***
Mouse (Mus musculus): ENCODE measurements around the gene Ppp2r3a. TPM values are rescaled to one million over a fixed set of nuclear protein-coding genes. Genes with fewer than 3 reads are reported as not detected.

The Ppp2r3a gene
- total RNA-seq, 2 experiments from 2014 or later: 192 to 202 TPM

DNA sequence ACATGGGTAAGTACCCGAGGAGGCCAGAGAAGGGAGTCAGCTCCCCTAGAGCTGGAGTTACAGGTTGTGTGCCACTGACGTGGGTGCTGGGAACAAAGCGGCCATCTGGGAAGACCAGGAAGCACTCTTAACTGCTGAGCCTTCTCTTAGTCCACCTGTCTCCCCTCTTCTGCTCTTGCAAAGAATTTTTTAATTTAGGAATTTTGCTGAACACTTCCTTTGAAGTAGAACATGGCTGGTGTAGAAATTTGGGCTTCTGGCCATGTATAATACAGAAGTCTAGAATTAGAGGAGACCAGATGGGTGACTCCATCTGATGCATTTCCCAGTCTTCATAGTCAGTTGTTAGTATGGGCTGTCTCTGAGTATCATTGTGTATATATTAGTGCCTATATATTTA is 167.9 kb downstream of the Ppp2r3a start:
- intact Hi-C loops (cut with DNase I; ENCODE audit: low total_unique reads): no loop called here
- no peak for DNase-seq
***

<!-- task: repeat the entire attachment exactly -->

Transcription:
Mouse (Mus musculus): ENCODE measurements around the gene Ppp2r3a. TPM values are rescaled to one million over a fixed set of nuclear protein-coding genes. Genes with fewer than 3 reads are reported as not detected.

The Ppp2r3a gene
- total RNA-seq, 2 experiments from 2014 or later: 192 to 202 TPM

DNA sequence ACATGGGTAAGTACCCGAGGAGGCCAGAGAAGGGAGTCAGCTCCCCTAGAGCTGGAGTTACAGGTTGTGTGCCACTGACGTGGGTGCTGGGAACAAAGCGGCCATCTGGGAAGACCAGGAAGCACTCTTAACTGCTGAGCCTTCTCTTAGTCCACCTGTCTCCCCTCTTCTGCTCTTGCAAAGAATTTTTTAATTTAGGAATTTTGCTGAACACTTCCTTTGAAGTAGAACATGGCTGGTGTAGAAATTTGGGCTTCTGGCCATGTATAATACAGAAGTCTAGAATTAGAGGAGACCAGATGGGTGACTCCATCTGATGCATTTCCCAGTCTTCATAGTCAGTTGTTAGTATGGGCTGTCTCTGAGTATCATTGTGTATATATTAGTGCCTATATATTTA is 167.9 kb downstream of the Ppp2r3a start:
- intact Hi-C loops (cut with DNase I; ENCODE audit: low total_unique reads): no loop called here
- no peak for DNase-seq